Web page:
A car in the left lane drove down the marshy hill that divided the highway. Zemira cheered, and the whole line of drivers stuck their heads out their windows to watch. The car got stuck in the mud at the bottom of the embankment, and the heads retreated into their cars.The yellow jeep was ten cars ahead of her in the center lane now. Zemira decided to go after it. She’d cut her losses, cover her bets, get a new deal. Her lane began to move, and she hugged the car in front of her. She passed the truck that thought it a pleasure to serve her, the man still arguing with his wife. The pale young man leaning over his steering wheel hesitated, leaving Zemira just enough room to spin her right fender into his lane behind the yellow jeep.
Both lanes stopped, leaving Zemira’s car at a diagonal between them, but she didn’t care. The man in the yellow jeep shouted for her to listen to her radio. Zemira turned the dial and heard “radio-active waste . . . gasoline fire . . . exits fifteen to seventeen . . . State police are asking-“The crash was so loud it seemed to come from the sky behind her. She snapped her head around, shocked at the sight of an iron rod pulling back out of her broken rear window and then being slammed into her side window. She slipped down in her seat, pulling herself into a knot under the steering column, covering her head with her arms. She heard the iron rod crash through her front windshield. Glass showered and tinkled over her. The shaft of the steering wheel pressed painfully against her neck, but she didn’t move. Rear, side, front windows shattered. She waited for the window on her side to break, wrapping her arms more tightly around her head, controlling her panic with deep, slow breathing.She’d counted twelve breaths when there was a knock on the still intact side window.
“Lady, are you all right?” Zemira put her hand on the seat to pull herself up. Points of glass stuck into her skin. She opened the lock on the door. The wind rattled the glass on the car seat. Arms grasped her shoulders, and she was pulled out of the car by the man in the yellow jeep.
“Are you all right? “He needed a shave. The skin under his neck sagged a little. But his eyes were kind as pine trees. Trust, let go, need others. Zemira leaned against him.
“Did you get cut? Are you hurt?”
She was not steady on her feet, and the wind was strong. The pale young man was being pinned against a car by two drivers. Crowds of people filled the spaces between the cars. Someone took the iron rod, part of a jack, and placed it out of the reach of the pale young man.
“Come sit in my jeep.”
Zemira nodded, and pieces of glass fell from her hair.
“I was hoping to get to meet you,” she murmured. “My name’s Zemira Kaufman.”
He laughed. “A hell of a way.”
“What happened exactly?” Zemira asked, still leaning against him.
“I’ll be glad to be a witness for you, lady. I saw the whole thing through my mirror. I couldn’t believe it. He must be a maniac.”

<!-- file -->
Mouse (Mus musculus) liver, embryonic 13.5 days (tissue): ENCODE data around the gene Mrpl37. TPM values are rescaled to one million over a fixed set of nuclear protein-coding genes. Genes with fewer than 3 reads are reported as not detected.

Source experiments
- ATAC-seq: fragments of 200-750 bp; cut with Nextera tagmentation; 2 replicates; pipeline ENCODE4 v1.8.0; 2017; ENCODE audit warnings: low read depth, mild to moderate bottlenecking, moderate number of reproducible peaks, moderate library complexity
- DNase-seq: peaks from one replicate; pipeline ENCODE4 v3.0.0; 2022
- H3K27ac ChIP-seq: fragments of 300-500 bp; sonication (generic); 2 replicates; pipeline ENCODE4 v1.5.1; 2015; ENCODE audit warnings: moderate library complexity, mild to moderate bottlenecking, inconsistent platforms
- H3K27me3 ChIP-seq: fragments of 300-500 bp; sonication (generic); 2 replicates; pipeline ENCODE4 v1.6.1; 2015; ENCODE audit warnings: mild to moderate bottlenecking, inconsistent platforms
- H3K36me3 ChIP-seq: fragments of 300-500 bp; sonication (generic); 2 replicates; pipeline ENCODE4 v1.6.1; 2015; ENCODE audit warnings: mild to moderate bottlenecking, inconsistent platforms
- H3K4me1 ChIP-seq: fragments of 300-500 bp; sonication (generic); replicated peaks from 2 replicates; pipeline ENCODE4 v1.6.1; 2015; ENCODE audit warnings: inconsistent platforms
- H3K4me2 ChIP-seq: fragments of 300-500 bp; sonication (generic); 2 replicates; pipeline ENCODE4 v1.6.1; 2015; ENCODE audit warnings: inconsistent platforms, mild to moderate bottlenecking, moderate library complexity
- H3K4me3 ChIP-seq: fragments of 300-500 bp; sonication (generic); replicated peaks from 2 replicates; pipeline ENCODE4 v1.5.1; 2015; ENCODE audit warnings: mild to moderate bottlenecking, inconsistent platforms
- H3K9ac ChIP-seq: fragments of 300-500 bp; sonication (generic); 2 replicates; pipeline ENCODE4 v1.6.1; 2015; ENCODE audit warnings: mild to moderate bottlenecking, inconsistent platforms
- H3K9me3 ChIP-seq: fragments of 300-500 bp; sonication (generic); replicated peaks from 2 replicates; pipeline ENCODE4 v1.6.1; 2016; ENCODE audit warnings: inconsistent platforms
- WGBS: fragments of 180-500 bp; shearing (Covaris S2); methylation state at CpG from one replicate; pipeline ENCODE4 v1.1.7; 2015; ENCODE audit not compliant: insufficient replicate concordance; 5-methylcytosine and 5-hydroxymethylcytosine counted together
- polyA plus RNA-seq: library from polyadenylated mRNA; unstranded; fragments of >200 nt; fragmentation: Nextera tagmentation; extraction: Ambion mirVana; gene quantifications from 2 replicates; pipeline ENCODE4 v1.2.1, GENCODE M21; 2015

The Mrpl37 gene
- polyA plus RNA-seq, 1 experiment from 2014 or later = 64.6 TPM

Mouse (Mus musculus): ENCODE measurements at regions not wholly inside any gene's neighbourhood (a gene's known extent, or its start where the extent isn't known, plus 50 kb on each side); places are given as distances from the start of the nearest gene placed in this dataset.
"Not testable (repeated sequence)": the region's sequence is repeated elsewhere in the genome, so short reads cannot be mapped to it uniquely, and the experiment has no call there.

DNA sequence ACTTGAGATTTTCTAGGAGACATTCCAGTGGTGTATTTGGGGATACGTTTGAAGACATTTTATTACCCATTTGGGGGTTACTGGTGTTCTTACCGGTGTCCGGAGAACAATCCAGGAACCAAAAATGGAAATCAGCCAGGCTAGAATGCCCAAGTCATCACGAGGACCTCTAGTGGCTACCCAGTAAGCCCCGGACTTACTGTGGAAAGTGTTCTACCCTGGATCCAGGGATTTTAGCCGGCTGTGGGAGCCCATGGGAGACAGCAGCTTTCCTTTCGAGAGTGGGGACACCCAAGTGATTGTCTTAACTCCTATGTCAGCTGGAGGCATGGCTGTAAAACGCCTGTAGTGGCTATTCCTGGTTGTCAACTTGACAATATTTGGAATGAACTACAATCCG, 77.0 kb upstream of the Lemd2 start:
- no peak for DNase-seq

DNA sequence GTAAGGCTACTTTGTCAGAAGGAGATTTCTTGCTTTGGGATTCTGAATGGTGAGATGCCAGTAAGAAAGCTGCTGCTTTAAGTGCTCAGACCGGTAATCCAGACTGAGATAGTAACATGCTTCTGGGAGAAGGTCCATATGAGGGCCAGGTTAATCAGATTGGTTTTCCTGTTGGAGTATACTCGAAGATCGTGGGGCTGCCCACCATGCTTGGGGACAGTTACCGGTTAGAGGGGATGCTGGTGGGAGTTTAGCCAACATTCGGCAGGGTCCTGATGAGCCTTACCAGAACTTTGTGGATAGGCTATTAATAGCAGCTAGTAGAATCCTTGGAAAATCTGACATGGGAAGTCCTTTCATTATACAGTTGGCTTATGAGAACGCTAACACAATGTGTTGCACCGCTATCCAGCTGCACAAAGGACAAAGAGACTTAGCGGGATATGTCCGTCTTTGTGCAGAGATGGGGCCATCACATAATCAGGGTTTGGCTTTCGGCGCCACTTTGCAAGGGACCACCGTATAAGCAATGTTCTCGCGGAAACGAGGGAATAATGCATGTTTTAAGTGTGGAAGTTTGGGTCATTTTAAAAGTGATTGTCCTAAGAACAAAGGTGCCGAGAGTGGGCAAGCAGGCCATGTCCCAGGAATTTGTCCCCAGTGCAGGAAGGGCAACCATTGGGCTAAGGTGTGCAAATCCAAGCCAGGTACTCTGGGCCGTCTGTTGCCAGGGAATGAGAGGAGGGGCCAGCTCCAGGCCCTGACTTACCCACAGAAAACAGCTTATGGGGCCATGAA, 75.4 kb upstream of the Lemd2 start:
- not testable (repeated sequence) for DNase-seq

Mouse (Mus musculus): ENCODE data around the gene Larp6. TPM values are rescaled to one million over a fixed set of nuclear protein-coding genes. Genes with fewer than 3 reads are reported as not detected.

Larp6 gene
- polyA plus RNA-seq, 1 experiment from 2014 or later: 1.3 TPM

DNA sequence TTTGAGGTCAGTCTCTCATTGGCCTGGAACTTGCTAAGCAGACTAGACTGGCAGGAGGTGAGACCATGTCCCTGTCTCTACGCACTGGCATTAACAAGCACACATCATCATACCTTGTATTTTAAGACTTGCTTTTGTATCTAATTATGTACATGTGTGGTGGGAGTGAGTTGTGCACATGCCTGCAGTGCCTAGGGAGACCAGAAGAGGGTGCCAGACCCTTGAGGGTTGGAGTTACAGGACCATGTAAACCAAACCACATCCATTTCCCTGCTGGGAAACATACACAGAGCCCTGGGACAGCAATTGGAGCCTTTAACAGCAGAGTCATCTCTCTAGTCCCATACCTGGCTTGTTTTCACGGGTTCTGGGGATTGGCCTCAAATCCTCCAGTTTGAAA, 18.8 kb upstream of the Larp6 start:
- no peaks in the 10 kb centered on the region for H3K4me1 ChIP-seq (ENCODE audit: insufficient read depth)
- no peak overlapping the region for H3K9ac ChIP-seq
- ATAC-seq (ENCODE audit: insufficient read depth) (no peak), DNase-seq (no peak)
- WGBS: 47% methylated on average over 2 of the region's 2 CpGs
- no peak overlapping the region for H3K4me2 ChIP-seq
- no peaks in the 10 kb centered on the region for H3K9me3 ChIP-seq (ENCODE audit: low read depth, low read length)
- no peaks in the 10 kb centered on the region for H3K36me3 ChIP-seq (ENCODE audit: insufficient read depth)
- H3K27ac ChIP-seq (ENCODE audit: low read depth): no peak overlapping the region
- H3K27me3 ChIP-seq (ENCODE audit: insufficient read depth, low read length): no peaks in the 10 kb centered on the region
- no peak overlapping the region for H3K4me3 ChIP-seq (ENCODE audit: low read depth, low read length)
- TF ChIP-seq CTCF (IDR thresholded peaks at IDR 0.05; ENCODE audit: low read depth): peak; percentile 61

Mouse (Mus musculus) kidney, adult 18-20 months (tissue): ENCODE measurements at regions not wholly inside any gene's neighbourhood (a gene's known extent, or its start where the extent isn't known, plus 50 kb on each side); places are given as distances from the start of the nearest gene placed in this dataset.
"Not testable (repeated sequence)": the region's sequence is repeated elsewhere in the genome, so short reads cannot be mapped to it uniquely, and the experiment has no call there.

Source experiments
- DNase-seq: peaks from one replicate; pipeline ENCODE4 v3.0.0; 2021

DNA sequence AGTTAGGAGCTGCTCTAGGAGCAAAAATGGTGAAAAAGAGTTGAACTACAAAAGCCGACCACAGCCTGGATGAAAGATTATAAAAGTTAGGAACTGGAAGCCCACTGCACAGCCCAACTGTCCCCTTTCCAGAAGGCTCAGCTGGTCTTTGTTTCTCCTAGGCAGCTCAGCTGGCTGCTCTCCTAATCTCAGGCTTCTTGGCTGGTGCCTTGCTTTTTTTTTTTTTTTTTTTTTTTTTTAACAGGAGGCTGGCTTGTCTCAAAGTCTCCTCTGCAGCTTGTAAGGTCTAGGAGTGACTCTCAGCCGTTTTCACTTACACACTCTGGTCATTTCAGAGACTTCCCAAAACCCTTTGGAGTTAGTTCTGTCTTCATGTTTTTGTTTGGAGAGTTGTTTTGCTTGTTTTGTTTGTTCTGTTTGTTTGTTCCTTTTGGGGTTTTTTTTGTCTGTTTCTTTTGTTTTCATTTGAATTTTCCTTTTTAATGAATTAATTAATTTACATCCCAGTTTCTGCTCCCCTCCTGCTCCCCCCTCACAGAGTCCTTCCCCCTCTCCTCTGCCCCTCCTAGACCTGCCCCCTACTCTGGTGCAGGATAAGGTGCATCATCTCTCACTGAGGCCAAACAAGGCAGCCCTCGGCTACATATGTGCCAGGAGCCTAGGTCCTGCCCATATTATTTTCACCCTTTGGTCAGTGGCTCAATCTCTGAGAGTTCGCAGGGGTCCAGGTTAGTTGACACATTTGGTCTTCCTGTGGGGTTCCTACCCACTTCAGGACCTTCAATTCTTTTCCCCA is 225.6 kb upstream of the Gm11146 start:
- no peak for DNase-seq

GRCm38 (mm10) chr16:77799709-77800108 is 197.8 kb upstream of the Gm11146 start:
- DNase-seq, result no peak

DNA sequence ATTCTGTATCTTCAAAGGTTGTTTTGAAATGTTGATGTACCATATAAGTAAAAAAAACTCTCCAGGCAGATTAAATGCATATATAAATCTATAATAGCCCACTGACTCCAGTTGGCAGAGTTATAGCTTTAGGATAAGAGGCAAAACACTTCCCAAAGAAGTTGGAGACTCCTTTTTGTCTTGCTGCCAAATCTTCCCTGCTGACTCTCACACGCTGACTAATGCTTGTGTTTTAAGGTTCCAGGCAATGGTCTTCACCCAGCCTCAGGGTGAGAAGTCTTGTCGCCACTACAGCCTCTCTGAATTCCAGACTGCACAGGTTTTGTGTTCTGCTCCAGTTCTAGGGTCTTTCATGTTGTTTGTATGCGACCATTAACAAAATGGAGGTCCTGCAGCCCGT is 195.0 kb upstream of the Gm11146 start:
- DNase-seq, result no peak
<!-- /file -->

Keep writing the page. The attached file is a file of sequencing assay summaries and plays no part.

He led Zemira to his jeep.”My name’s Topler. Peter Topler of Topler’s Lumber Yard,” he pointed off in the distance as if she might be able to see the lumber yard.
Zemira sat in the upright seat, picking glass out of her scalp, examining the ancient dials. “This is a very old jeep.”World War II model. I painted it, changed the engine. . . . Zemira, I cant figure out if you’re in shock or you’re just taking this very well.”
Zemira laughed. “I thought it was a bomb going off. I thought … this is war… now I’ll see if I’m a survivor. I thought, well, I’m glad I’ve been eating a can of sardines from Sicily for lunch every day. Here, feel my skin, would you believe I used to have dry hands?”
Peter Topler felt her skin. “Did you say sardines?”
“The oil helps the skin and also helps you keep calm in emergencies. I mean this has been quite a day. But I guess the best thing to do is stay loose, cut your losses, cover your-“
“Here he comes,” Peter Topler smiled.”Stay loose.”
The pale young, man, escorted by the man and wife who’d been arguing, came up to the ‘indow on Zemira’s side. She turned away. “What about the radioactive waste, Peter?”
Peter picked up the transistor radio from the floor of the jeep and turned on the news. The pale young man tapped on Zemira’s window, gesturing for her to roll it down. Zemira held up one finger, mouthing “wait.” Always allow yourself time to rehearse important confrontations. Peter and Zemira listened to the news spot on the accident. The highway was closed until further notice. Cars would be taken off from the rear by the police. Evacuation of local residents was being considered. Five fire departments were bringing the fire under control.
“It hit an oil truck,” Peter said.
“The truck with radioactive waste.”
Zemira cranked down her window. The cold air hit her along with the whine of the pale young man. “Please lady, don’t report the accident. If I have one more accident, they’re going to take my license away. I have to drive to work. I have high-risk insurance. I’ll pay for the damage, whatever it costs, I’ll pay you.”